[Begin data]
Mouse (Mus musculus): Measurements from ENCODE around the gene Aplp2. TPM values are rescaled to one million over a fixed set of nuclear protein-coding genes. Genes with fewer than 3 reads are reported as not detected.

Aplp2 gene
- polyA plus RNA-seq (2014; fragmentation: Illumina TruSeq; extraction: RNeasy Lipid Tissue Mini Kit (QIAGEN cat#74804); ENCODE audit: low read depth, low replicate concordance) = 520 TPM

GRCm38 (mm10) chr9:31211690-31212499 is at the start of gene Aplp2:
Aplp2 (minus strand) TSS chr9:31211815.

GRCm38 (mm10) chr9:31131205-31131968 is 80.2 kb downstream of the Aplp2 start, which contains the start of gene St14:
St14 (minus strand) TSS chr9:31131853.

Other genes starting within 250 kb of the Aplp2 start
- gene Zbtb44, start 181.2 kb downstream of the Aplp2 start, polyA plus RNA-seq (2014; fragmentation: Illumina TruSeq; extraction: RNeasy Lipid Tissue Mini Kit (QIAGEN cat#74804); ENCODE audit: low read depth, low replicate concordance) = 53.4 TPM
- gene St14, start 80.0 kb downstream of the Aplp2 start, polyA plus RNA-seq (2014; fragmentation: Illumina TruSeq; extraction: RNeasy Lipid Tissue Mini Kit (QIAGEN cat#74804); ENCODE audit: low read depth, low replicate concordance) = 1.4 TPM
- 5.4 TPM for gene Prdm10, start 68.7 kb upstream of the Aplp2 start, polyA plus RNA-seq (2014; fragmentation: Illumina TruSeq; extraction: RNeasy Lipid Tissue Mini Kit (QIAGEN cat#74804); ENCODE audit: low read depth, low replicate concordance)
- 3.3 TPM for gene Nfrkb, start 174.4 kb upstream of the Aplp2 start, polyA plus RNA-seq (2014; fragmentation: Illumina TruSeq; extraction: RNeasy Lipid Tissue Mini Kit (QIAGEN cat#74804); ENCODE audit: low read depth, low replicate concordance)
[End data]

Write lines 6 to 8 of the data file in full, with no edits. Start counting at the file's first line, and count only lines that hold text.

GRCm38 (mm10) chr9:31131205-31131968 is 80.2 kb downstream of the Aplp2 start, which contains the start of gene St14:
St14 (minus strand) TSS chr9:31131853.

Other genes starting within 250 kb of the Aplp2 start